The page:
Frontier-Kemper Constructors, Inc. v. DOWCP, No. 16-1849 (4th Cir. 2017)

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Justia Opinion Summary

The Fourth Circuit affirmed the Board's holding that Frontier-Kemper was responsible for the payment of benefits to a coal miner under the Black Lung Benefits Act (BLBA), 30 U.S.C. 901 et seq. Frontier Constructors and Kemper Construction formed a partnership that worked on heavy construction projects. The Partnership later reorganized into a newly-formed corporation, Frontier-Kemper. The court agreed with the Board that Frontier-Kemper was a successor operator and that the miner's employment with both Frontier-Kemper and the Partnership could be combined in determining Frontier-Kemper's potential liability; there was no retroactive effect in applying the expanded definition of "operator" to the Partnership for the purpose of combining the miner's employment there with his later work at Frontier-Kemper; and the ALJ correctly found that the miner worked for Frontier-Kemper and the Partnership cumulatively for at least one year.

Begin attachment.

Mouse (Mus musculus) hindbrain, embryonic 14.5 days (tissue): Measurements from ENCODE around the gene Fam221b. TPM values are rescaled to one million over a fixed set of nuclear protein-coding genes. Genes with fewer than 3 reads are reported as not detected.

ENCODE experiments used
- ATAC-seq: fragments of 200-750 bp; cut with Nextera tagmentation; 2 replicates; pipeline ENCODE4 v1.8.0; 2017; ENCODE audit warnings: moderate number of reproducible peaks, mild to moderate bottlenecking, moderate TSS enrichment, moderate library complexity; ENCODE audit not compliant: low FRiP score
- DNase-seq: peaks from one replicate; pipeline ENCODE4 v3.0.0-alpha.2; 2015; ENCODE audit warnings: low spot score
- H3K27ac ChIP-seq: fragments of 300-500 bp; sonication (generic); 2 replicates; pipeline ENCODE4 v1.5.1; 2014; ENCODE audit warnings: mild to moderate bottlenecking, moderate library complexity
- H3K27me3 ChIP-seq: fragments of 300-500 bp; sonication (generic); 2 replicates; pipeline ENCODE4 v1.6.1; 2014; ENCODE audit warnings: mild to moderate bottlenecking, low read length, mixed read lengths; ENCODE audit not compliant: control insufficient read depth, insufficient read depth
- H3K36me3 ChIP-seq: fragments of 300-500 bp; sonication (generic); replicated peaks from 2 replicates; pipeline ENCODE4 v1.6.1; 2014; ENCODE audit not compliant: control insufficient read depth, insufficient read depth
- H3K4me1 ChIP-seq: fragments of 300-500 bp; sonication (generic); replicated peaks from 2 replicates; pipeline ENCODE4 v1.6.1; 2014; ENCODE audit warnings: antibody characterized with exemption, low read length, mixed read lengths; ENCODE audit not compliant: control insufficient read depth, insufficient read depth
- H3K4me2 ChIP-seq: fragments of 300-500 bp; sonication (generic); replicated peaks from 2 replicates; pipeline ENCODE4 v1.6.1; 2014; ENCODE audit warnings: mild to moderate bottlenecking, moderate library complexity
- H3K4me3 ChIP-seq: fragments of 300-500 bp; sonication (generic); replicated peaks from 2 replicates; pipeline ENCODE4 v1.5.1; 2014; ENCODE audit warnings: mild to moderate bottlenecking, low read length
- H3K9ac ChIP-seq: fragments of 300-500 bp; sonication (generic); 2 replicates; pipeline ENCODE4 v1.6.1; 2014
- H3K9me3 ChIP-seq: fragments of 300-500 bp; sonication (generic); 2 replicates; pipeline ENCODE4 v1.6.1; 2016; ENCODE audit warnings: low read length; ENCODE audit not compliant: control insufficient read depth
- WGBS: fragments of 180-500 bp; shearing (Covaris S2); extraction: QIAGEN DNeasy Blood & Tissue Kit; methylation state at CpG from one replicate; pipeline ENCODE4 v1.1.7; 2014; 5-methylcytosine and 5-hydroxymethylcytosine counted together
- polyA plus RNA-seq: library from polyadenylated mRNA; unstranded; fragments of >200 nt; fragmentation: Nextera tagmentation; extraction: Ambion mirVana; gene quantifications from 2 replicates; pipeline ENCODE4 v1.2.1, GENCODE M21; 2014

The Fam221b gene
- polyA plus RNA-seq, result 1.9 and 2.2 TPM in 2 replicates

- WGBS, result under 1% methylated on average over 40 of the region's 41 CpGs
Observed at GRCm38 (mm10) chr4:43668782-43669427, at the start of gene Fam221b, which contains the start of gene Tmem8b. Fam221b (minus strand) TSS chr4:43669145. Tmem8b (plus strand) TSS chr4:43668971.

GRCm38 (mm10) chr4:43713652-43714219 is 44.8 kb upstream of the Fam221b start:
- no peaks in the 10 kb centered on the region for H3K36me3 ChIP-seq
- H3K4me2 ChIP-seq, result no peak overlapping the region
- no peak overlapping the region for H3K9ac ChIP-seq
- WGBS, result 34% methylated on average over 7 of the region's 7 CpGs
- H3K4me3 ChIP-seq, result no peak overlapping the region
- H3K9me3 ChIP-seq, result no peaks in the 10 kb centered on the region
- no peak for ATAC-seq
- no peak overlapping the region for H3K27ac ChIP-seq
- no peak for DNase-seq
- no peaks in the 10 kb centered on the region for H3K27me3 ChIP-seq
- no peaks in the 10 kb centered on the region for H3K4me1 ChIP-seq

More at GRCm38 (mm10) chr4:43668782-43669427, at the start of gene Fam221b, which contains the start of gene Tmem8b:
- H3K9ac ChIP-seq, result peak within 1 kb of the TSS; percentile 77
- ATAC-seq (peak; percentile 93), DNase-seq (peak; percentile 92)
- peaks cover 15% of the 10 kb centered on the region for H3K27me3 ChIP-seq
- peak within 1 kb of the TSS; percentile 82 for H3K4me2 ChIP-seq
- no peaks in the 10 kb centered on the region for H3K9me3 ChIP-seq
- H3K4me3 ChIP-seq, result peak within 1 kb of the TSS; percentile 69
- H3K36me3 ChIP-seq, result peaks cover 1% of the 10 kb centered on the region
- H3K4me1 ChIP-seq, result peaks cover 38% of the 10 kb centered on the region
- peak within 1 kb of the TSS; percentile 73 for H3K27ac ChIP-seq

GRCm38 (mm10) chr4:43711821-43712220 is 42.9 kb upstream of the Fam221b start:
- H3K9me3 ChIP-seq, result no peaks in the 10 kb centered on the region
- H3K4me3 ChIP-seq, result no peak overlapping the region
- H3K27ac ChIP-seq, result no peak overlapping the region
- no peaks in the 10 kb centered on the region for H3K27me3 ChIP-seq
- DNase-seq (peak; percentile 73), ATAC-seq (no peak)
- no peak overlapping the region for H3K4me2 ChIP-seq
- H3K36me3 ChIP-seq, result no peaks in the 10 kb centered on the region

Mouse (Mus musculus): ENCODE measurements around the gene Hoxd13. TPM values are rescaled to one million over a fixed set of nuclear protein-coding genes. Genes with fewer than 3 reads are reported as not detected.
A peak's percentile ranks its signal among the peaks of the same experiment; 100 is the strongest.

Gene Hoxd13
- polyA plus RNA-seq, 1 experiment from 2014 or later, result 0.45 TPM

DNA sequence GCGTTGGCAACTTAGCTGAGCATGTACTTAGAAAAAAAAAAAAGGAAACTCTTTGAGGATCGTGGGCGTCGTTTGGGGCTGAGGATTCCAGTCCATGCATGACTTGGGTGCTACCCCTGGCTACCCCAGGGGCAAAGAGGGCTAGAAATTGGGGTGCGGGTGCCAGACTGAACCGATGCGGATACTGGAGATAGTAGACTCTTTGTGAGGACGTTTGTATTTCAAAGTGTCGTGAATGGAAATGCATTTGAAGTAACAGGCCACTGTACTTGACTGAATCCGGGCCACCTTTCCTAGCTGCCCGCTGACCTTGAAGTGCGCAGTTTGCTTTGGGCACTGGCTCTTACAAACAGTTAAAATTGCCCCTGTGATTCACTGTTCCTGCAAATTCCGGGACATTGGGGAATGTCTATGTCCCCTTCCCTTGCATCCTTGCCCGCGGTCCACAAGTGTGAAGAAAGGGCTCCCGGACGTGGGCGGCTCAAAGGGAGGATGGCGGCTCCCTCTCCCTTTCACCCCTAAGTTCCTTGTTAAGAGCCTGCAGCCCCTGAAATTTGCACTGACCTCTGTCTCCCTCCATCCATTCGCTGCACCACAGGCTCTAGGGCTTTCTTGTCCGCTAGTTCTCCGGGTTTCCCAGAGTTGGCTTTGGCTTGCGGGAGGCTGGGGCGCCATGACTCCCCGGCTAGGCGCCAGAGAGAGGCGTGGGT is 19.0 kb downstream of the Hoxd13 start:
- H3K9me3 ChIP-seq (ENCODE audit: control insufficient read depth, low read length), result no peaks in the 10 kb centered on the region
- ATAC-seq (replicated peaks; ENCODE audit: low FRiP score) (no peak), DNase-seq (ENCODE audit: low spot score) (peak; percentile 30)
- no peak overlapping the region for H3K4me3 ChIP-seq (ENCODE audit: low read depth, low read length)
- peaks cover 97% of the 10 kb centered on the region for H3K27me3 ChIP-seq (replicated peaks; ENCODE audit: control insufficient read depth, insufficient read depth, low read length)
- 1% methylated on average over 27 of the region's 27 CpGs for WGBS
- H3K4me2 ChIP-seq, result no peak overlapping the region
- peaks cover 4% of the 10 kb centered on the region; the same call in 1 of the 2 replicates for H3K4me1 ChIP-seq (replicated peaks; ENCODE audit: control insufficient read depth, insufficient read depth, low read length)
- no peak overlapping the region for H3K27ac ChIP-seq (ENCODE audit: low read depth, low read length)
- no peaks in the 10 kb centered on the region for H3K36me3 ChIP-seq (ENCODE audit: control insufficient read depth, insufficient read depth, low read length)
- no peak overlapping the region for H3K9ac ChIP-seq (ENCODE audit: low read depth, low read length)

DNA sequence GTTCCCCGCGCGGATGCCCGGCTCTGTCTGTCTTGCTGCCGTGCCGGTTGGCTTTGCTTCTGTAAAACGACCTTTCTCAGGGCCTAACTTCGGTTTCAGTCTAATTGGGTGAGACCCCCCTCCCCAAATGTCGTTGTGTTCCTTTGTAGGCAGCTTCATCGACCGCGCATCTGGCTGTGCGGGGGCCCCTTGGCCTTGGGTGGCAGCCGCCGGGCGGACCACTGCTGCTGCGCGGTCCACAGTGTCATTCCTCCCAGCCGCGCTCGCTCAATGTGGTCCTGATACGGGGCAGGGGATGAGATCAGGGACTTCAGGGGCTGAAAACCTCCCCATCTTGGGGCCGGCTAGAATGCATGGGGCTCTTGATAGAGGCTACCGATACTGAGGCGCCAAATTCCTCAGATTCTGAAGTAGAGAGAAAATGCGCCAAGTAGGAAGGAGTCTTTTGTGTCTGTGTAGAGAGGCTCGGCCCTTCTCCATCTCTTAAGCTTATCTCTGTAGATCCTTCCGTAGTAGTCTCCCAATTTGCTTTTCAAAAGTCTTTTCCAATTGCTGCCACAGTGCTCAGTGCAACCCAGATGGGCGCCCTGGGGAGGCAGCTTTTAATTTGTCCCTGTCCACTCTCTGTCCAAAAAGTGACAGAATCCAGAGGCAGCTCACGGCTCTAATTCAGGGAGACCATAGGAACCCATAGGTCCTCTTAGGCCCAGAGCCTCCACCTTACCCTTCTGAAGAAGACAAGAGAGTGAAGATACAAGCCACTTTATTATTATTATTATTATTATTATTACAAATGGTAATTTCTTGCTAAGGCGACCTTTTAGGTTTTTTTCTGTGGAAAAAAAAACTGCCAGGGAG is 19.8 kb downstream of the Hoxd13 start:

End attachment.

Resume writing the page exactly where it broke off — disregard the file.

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PUBLISHED UNITED STATES COURT OF APPEALS FOR THE FOURTH CIRCUIT No. 16-1849 FRONTIER-KEMPER CONSTRUCTORS, INCORPORATED, Petitioner, v. DIRECTOR, OFFICE OF WORKERS’ COMPENSATION PROGRAMS, UNITED STATES DEPARTMENT OF LABOR; GRAT M. SMITH, Respondents. On Petition for Review of an Order of the Benefits Review Board. (14-0435-BLA) Argued: September 12, 2017 Decided: November 30, 2017 Before WILKINSON, MOTZ, and DIAZ, Circuit Judges. Affirmed by published opinion. Judge Diaz wrote the opinion, in which Judge Wilkinson and Judge Motz joined. ARGUED: Mary Lou Smith, HOWE, ANDERSON & SMITH, P.C., Washington, D.C., for Petitioner. Sarah Marie Hurley, UNITED STATES DEPARTMENT OF LABOR, Washington, D.C.; Joseph E. Wolfe, WOLFE WILLIAMS & REYNOLDS, Norton, Virginia, for Respondents. ON BRIEF: M. Patricia Smith, Solicitor of Labor, Maia S. Fisher, Acting Associate Solicitor, Gary K. Stearman, Counsel for Appellate Litigation, Office of the Solicitor, UNITED STATES DEPARTMENT OF LABOR, Washington, D.C., for Respondent Director, Office of Workers’ Compensation Programs. DIAZ, Circuit Judge: Frontier-Kemper Constructors, Inc. (“Frontier-Kemper”) appeals the Decision and Order of the U.S. Department of Labor Benefits Review Board holding Frontier-Kemper responsible for the payment of benefits to a coal miner, Grat M. Smith, under the Black Lung Benefits Act (the “BLBA”), 30 U.S.C. § 901 et seq. Frontier-Kemper does not contest Smith’s eligibility for benefits, but instead disputes its liability for the claim. We find that Frontier-Kemper is liable and therefore affirm. I. A. Before discussing the details of Frontier-Kemper’s challenge, we provide a brief overview of the statutory and regulatory framework through which the BLBA imposes liability on employers for the payment of miners’ claims. The BLBA provides benefits to miners who are disabled by pneumoconiosis. 1 30 0F U.S.C. §§ 901(a), 922(a), 932(c). The disabled miner’s most recent employer is generally liable for payment of those benefits, but if no employer is found liable (or the employer is no longer in business), the Black Lung Disability Trust Fund pays the benefits. 26 U.S.C. § 9501(d)(1). 1 “Pneumoconiosis” is a chronic dust disease of the lung and its aftereffects, including respiratory and pulmonary impairments, arising out of coal mine employment. 20 C.F.R. § 718.201. 2 Only “operators,” as defined by the Federal Mine Safety and Health Act (the “FMSHA”), can be liable for black lung benefits claims. Prior to 1977, the FMSHA defined “operator” as “any owner, lessee, or other person who operates, controls, or supervises a coal mine.” 30 U.S.C. § 802(d) (1976). In 1977, Congress amended this definition to include “any independent contractor performing services or construction at such mine.” 30 U.S.C. § 802(d). When an operator is acquired or reorganizes, liability for benefits claims transfers to the “successor operator.” See 30 U.S.C § 932(i). Successor operators are liable to pay such benefits for “miners previously employed by [a] prior operator as if the acquisition had not occurred and the prior operator had continued to be an operator.” 30 U.S.C § 932(i)(1) To that end, the BLBA regulations provide that “any employment with a prior operator shall also be deemed to be employment with the successor operator.” 20 C.F.R. § 725.493(b)(1). Often, a miner claiming benefits has worked for multiple employers over the course of his or her career. In that case, the “responsible operator” is the most recent employer, so long as that employer qualifies as a “potentially liable operator.” 20 C.F.R. § 725.495(a)(1). For an operator to be potentially liable, an operator or its successor must have employed the miner for a cumulative period of at least one year. 20 C.F.R. § 725.494(c). After determining a miner’s eligibility for benefits and identifying potentially liable operators, the Department of Labor awards benefits and assigns liability. The operator liable for benefits may then request a de novo hearing before an Administrative Law Judge 3 (“ALJ”), and if dissatisfied with the result, appeal to the Board. See 20 C.F.R. § 725.450, 725.481. B. During the 1970s, Frontier Constructors and Kemper Construction formed a partnership (the “Partnership”) that worked on heavy construction projects in the mining industry. Smith, who worked for a variety of coal mine construction companies throughout his career, was employed by the Partnership from December 1973 through August 1974. In 1982, the Partnership reorganized into a newly-formed corporation, FrontierKemper. Many years later, Frontier-Kemper hired Smith to work on two mine repair projects, from August through November 2005. After x-rays revealed opacities in Smith’s lungs, he filed a claim under the BLBA. The Department of Labor determined that Frontier-Kemper was a successor operator to the Partnership. Thus, Smith’s employment with the Partnership was deemed to be employment with Frontier-Kemper. The Department then considered whether Smith’s combined employment with the two companies totaled at least one year. Based on Smith’s Social Security Administration wage records and additional discussions with Smith during 2010, the Department determined that Smith had worked at the Partnership from December 10, 1973 through August 31, 1974, and at Frontier-Kemper from August 2005 to November 2005—a cumulative period of just over one year. Accordingly, the Department issued a proposed order awarding benefits and designating Frontier-Kemper as the operator responsible for Smith’s benefits. 4 Frontier-Kemper objected and requested a hearing before an ALJ, who awarded Smith benefits. At the hearing, Smith testified that although he could not recall exactly when he began working for the Partnership, it was probably in early December 1973. Smith noted that he had been working for at least a week when his wife’s uncle died in a mining accident on December 17, 1973. The ALJ also considered Smith’s deposition testimony, his answers to interrogatories and questions from the Department, pay stubs, W-2s, employment records, and wage records. Like the Department, the ALJ determined that Frontier-Kemper was a successor operator to the Partnership based on the 1982 reorganization. He also found that Smith’s cumulative employment with the Partnership and Frontier-Kemper exceeded a year. On that issue, the ALJ credited Smith’s testimony, his previous statements to the Department, and his wage records to find that Smith worked for the Partnership for the last three weeks of December 1973 and for the first eight months of 1974. And based on Frontier-Kemper’s employment records, the ALJ found that Smith worked for the company for three months and two weeks in 2005. Frontier-Kemper appealed the ALJ’s decision to the Benefits Review Board. The company argued that the Partnership was not a coal mine operator during Smith’s employment because it did not meet the definition of “operator” under the version of the BLBA in effect in 1973–74. Frontier-Kemper asserted that applying the current definition of “operator” would be impermissibly retroactive—thus, a determination that FrontierKemper was a successor operator would likewise be improper. 5 The Board held that the Partnership was an operator at the time of its 1982 reorganization, and that Frontier-Kemper was therefore properly considered a successor operator. The Board explained that applying the expanded definition of “operator” to Smith’s 1973–74 employment was not impermissibly retroactive because Smith’s claim was filed long after the new definition took effect, giving Frontier-Kemper ample opportunity to protect its interests accordingly. The Board also agreed with the ALJ that Smith cumulatively worked for at least one year for the companies, notwithstanding minor mistakes in the ALJ’s calculation. Accordingly, the Board affirmed the ALJ’s decision and order awarding benefits. FrontierKemper’s petition to this court followed. II. The issues before us are whether the Partnership can properly be considered an “operator” and thus Frontier-Kemper its “successor operator,” and if so, whether the ALJ correctly found that Smith’s cumulative employment with the two companies totaled at least one year. We review the Board’s and the ALJ’s conclusions of law de novo. Westmoreland Coal Co. v. Cox, 602 F.3d 276, 282 (4th Cir. 2010). We will not overturn an ALJ’s factual findings so long as they are supported by substantial evidence. Hobet Mining, LLC v. Epling, 783 F.3d 498, 504 (4th Cir. 2015). “To determine whether this standard has been met, we consider ‘whether all of the relevant evidence has been analyzed and whether the ALJ has sufficiently explained his rationale in crediting certain evidence.’” Id. (quoting Mingo Logan Coal Co. v. Owens, 724 F.3d 550, 557 (4th Cir. 2013)). We 6 defer to the ALJ to make credibility determinations and resolve inconsistencies or conflicts in the evidence. Id. A. Frontier-Kemper maintains that applying the expanded definition of “operator” adopted by Congress in 1977 to Smith’s employment predating the 1977 amendments would have an impermissible retroactive effect. Frontier-Kemper says that an operator cannot be a successor operator under the BLBA unless the prior entity was itself an operator. Because the statutory definition of “operator” in 1973–74 did not include coal mine construction companies like the Partnership, Frontier-Kemper argues that it cannot be liable for Smith’s benefits on a successor operator theory. Doing so, in its view, impermissibly attaches new legal consequences to events that occurred before the enactment of the 1977 amendments—namely, Smith’s 1973–74 employment with the Partnership. Central to Frontier-Kemper’s argument is the notion that this earlier employment, not Smith’s later work for Frontier-Kemper, is what matters for assessing its liability. The Department frames the successor operator analysis differently. It argues that because the Partnership was clearly an “operator” by the time it reorganized in 1982 (five years after the 1977 amendments to the BLBA), Frontier-Kemper is indisputably a successor operator. According to the Department, Smith’s employment with the Partnership can be properly attributed to Frontier-Kemper because the events triggering Frontier-Kemper’s liability—Smith’s 2005 employment there—occurred long after the 1977 amendments. 7 The Board concluded that the filing date of the miner’s claim controls the definition of “operator” to be applied and that applying the post-1977 BLBA definition to the Partnership in the context of a claim filed in 2008 has no impermissible retroactive effect. The Board noted that Frontier-Kemper had “ample opportunity” to protect its interests (by securing commercial insurance, qualifying as a self-insurer, or declining to hire Smith) when acquiring the Partnership and employing Smith in 2005. Accordingly, the Board held that Frontier-Kemper was a successor operator and that Smith’s employment with both entities could be combined in determining Frontier-Kemper’s potential liability. As we explain, we agree with the Board. B. When an operator is acquired by or reorganized into another operator, liability for benefits claims transfers to the “successor operator.” See 30 U.S.C § 932(i). Therefore, “any employment with a prior operator shall also be deemed to be employment with the successor operator.” 20 C.F.R. § 725.493(b)(1). As we noted above, prior to 1977, the FMSHA defined “operator” as “any owner, lessee, or other person who operates, controls, or supervises a coal mine.” 30 U.S.C. § 802(d) (1976). In 1977, Congress amended this definition to include “any independent contractor performing services or construction at such mine.” 30 U.S.C. § 802(d). 2 1F 2 Frontier-Kemper asserts in its reply brief that the evidence does not conclusively establish that the Partnership was performing coal mine construction work at the time of the 1982 reorganization. Although an issue first argued in a reply brief is not properly presented and therefore waived, see Cavallo v. Star Enter., 100 F.3d 1150, 1152 n.2 (4th Cir. 1996), we nonetheless briefly address and dispose of Frontier-Kemper’s argument 8 As to Frontier-Kemper’s claim that the Board’s decision on liability was impermissibly retroactive, we begin by acknowledging that “a court is to apply the law in effect at the time it renders its decision.” Landgraf v. USI Film Prods., 511 U.S. 244, 264 (1994) (internal quotation marks omitted). We also accept the canon that “[r]etroactivity is not favored in the law” as well as the Supreme Court’s clarification that “congressional enactments and administrative rules will not be construed to have retroactive effect unless their language requires this result.” Id. But while this presumption against retroactivity is “deeply rooted in our jurisprudence,” a statute “does not operate ‘retrospectively’ merely because it is applied in a case arising from conduct antedating the statute's enactment.” Cruz v. Maypa, 773 F.3d 138, 144 (4th Cir. 2014) (quoting Landgraf, 511 U.S. at 265, 269). Instead, we must examine “whether the new provision attaches new legal consequences to events completed before its enactment” in a way that offends “familiar considerations of fair notice, reasonable reliance, and settled expectations.” Landgraf, 511 U.S. at 270. We engage in a three-part inquiry and apply a “commonsense, functional judgment” to determine whether a statute’s application is impermissibly retroactive. Matherly v. here. The record shows that Frontier-Kemper traces its history to the formation of the Partnership in 1971 and notes that “[s]ince its inception, Frontier-Kemper has completed over 240 construction contracts involving nearly 185 miles of tunnels and slopes, and over 33 miles of vertical shafts.” J.A. 268. The Partnership remained a member of the Association of Bituminous Contractors from 1973 onwards and Frontier-Kemper’s counsel acknowledged early in these proceedings that the Partnership “continued to engage in heavy construction projects [after 1973], both in mining and non-mining settings.” J.A. 322. Thus, we are satisfied that the Partnership was an operator in 1982. 9 Andrews, 817 F.3d 115, 119 (4th Cir. 2016) (internal quotation marks omitted). First, we consider “whether Congress has expressly prescribed the statute’s proper reach.” Id. If it has, we follow those express instructions. Id. Second, if Congress has not spoken clearly, we look to see whether the statute operates retroactively by “impair[ing] rights a party possessed when he acted, increas[ing] a party’s liability for past conduct, or impos[ing] new duties with respect to transactions already completed.” Landgraf, 511 U.S. at 280. Third, if the statute does operate retroactively, it should not apply “absent clear congressional intent favoring such a result.” Id. Congress has not expressly prescribed the temporal reach of the definition of “operator” adopted in 1977 and reflected in the Department’s regulations. Accordingly, we consider whether applying the expanded definition in this case retroactively “impair[s] rights a party possessed when he acted, increase[s] a party’s liability for past conduct, or impose[s] new duties with respect to transactions already completed.” Landgraf, 511 U.S. at 280. We think not. Specifically, affirming Frontier-Kemper’s liability does not “attach[] new legal consequences to events completed before [the statute’s] enactment” in a way that offends “familiar considerations of fair notice, reasonable reliance, and settled expectations” because the conduct giving rise to Frontier-Kemper’s liability occurred when it employed Smith in 2005. Id. at 270. When, as in this case, past facts antedating a statutory change are relevant, but not determinative, to establish liability in a case filed long after the statutory change has taken effect, the law does not operate retroactively. See Landgraf, 511 U.S. at 269; see also McAndrews v. Fleet Bank of Massachusetts, N.A., 989 10 F.2d 13, 16 (1st Cir. 1993) (“Even when the later-occurring circumstance depends upon the existence of a prior fact, that interdependence, without more, will not transform an otherwise prospective application into a retroactive one.”). Moreover, a statute has no retroactive effect where the conduct being regulated begins before a statutory change occurs and continues after that change has taken effect. In Fernandez-Vargas v. Gonzales, for example, the government applied new limitations on relief from removal for illegal reentrants to an alien who had reentered the country long before the limitations became law but remained in the country illegally after the changes took effect. 548 U.S. 30, 33–36 (2006). Because the conduct regulated continued after the new statute’s passage, allowing the alien the choice to leave the country or continue his illegal conduct, the Supreme Court held that the law had no retroactive effect under the circumstances presented. Id. at 46–47. Like the factual timeline in Fernandez-Vargas, the sequence of events affecting Frontier-Kemper’s liability demonstrates that the company is not being subjected to new legal consequences for a past act that it is “helpless to undo.” Id. at 44. Smith’s 1973–74 employment alone is not enough to subject Frontier-Kemper to liability for the payment of his benefits. Rather, liability attaches only because Frontier-Kemper chose to acquire the Partnership (four years after Congress expanded the BLBA to make the Partnership liable for black lung benefits), and because it chose to hire Smith again in 2005. Frontier-Kemper thus had ample opportunity to modify its conduct in accordance with Congress’s expansion of liability to coal mine construction companies, by evaluating and insuring its exposure to 11 black lung benefits claims before it acquired the Partnership, and well before it decided to hire Smith in 2005. Frontier-Kemper’s reliance on our decision in Hughes v. Heyl & Patterson, Inc., 647 F.2d 452 (4th Cir. 1981) to urge a different result is misplaced. There, we addressed a similar question of retroactivity in the context of the expanded definition of “operator” under the 1977 BLBA amendments and held that the application of the expanded definition to a claim filed prior to the amendments’ enactment would be impermissibly retroactive. Hughes, 647 F.2d at 454. We reasoned that because the period of employment giving rise to the claim and the filing of the claim both occurred before the effective date of the amendment, “the retroactive application of the expanded definition would deny [coal mining construction companies] the opportunity to obtain insurance coverage for such liability.” Id. By contrast, the employee here filed his claim long after the expanded definition took effect, and the employment giving rise to the claim also took place after the effective date of the 1977 amendments. Accordingly, we conclude there is no retroactive effect in applying the expanded definition of “operator” to the Partnership for the purpose of combining Smith’s employment there with his later work at Frontier-Kemper. C. Finally, we address briefly Frontier-Kemper’s claim that the ALJ erred in determining that the total period of Smith’s employment with Frontier-Kemper and the Partnership was at least a year. Noting the broad discretion granted to ALJs in evaluating the credibility of evidence, the Board found (and we agree) that the ALJ permissibly 12 credited Smith’s testimony and the relevant wage records in arriving at a rational conclusion regarding the length of Smith’s employment. While Frontier-Kemper’s brief highlights clerical mistakes by the ALJ as he made his way through the calculation, these did not affect the ALJ’s ultimate (and correct) finding that Smith worked for FrontierKemper and the Partnership cumulatively for at least one year. III. For the foregoing reasons, we affirm the decision of the Benefits Review Board. AFFIRMED 13